|Location||Albuquerque, New Mexico, United States|
|Opening date||March 1965|
|Developer||Homart Development Company|
|Management||Brookfield Properties Retail Group|
|Owner||Brookfield Properties Retail Group|
|Architect||Chaix, Pujdak, Bielski, Takeuchi, Daggett Associated Architects & Planers (1975-76)|
|No. of stores and services||150|
|No. of anchor tenants||7|
|Total retail floor area||1,154,000 square feet (107,200 m2)|
|No. of floors||1-2|
Coronado Center is a shopping mall in Albuquerque, New Mexico, United States. Built in 1965 by the Homart Development Company, a defunct real-estate division of the department store Sears, the mall has undergone several renovations and expansions in its history which have led to it becoming the largest in the state. Its anchor stores include Macy's, J. C. Penney, Dick's Sporting Goods, Round One Entertainment, and Kohl's, with one vacancy formerly occupied by Sears; other major tenants include Barnes & Noble, H&M, Forever 21, The Container Store, The Cheesecake Factory, and Boot Barn. The mall features over 130 stores, including a food court, and is managed by Brookfield Properties.
Coronado Center opened in March 1965 as an open-air mall, and was developed by Homart Development Company, the mall-building subsidiary of Sears. It was remodeled in 1975-1976 (when it became an enclosed mall), 1984, 1992, and 1995.
When Coronado Center first opened in 1965, the mall's original anchor tenants included Sears and Rhodes Brothers. In 1974, Rhodes Brothers was re-branded as Liberty House. In the mall's 1975-1976 expansion, two new anchor stores (Goldwater's and The Broadway) were added. The new stores were designed by Chaix, Pujdak, Bielski, Takeuchi, Daggett Associated Architects & Planers, with George A. Rutherford Inc. and Bradbury & Stamm Construction Co. serving as general contractors for Goldwater's and The Broadway respectively. In 1984 a fifth anchor store (Sanger-Harris) was added. In the late 1970s, Liberty House closed and was replaced by Mervyn's shortly afterward. Goldwater's closed in 1986, but later reopened as May D&F in 1989. Sanger-Harris was re-branded as Foley's in 1987, but in 1988, Foley's closed this location.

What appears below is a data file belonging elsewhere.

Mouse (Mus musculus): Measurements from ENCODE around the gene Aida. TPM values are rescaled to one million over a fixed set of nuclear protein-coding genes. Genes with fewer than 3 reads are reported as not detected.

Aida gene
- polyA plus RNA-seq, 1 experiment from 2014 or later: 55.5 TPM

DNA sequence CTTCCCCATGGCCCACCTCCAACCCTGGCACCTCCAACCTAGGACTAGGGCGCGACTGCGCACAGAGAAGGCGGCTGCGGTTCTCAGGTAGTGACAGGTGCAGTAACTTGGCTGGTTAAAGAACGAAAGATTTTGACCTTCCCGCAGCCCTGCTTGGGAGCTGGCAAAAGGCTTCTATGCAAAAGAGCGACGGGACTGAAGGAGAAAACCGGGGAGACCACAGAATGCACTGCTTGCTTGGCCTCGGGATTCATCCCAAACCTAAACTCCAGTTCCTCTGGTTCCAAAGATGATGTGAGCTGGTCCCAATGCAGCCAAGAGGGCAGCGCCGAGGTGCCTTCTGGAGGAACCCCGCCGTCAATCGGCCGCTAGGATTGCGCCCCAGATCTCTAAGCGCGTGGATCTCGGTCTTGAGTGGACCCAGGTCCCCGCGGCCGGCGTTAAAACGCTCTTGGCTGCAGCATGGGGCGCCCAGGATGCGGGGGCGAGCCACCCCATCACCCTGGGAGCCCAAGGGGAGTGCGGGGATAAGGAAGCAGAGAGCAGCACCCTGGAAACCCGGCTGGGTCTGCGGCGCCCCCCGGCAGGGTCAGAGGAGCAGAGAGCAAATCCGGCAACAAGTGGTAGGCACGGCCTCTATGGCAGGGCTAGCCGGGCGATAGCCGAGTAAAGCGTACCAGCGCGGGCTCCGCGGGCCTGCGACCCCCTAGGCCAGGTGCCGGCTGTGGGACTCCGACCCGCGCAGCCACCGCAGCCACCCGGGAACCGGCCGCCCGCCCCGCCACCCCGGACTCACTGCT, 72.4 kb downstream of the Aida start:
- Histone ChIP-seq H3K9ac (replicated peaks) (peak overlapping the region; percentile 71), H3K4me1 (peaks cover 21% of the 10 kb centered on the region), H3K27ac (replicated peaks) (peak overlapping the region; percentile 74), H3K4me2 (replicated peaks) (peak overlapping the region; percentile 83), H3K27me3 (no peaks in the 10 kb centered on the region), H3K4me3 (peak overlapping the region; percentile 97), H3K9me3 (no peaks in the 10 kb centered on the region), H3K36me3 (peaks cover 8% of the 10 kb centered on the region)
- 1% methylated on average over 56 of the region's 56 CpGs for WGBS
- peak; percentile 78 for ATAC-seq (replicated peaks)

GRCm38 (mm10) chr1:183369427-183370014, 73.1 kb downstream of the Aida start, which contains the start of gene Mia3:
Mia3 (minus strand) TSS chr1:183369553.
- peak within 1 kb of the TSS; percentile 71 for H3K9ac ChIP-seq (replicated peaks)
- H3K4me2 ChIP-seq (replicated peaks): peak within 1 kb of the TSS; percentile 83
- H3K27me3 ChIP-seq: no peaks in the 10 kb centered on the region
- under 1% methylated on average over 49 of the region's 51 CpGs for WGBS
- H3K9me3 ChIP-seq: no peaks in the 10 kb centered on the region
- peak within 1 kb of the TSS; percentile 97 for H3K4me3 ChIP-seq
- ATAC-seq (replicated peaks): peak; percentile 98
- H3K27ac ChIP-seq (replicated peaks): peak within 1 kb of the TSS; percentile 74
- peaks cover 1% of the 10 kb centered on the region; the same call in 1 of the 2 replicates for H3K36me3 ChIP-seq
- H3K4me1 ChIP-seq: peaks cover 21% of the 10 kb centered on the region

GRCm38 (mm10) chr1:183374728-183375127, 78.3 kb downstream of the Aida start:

In 1990, JCPenney opened at the former Sanger-Harris/Foley's store area. May D&F was re-branded as Foley's in 1993, signifying Foley's return to the mall. The Broadway was re-branded as Macy's in 1996.
In 2006, Foley's was rebranded as Macy's, and Macy's vacated the former The Broadway store area, which has now been taken over by Gordmans upstairs and Dick's Sporting Goods downstairs. Mervyn's closed all stores due to bankruptcy in 2008, and the store area was remodeled for Kohl's, which opened in 2010.
In 2014, parts of the mall were remodeled in recognition of the 50th anniversary of the mall and the opening of the popular European clothing retailer H&M.
In the following years, the shopping center has seen the addition of more popular food and entertainment enterprises, including California-based eateries such as The Cheesecake Factory and Blaze Pizza. Other restaurants and sweets shops include Albuquerque-based Boba Tea Company, Jimmy Johns, Cinnabon, Lolli and Pops, Sees Candies, Seasons 52 Grill, and Fuddruckers.
In 2017, Dallas-based specialty retail chain The Container Store opened its doors at Coronado Center. Also in 2017, Gordmans closed its store after filing for Chapter 11 bankruptcy. The former Gordmans is now Round 1.
On October 15, 2018, it was announced that Sears would be closing as part of a plan to close 142 stores nationwide.
Other notable businesses include Barnes & Noble, Sprint, T-Mobile, Wells Fargo, Bank of America, Yankee Candle, Escape the Room, The Buckle, Express, Bath & Body Works, Hollister Co., Hot Topic, American Eagle Outfitters, Sephora, and Forever 21.
In 1999, Coronado Center was among three New Mexico shopping malls (the two others being Winrock Town Center and Cottonwood Mall) involved in a free speech lawsuit. Their policies on activity regulation were challenged by the SouthWest Organizing Project and ACLU after protesters attempted to hand out leaflets at the malls. This case was dismissed. The 1972 case Lloyd Corp. v. Tanner states that shopping malls may limit speech activities (such as distribution of pamphlets) on premises.
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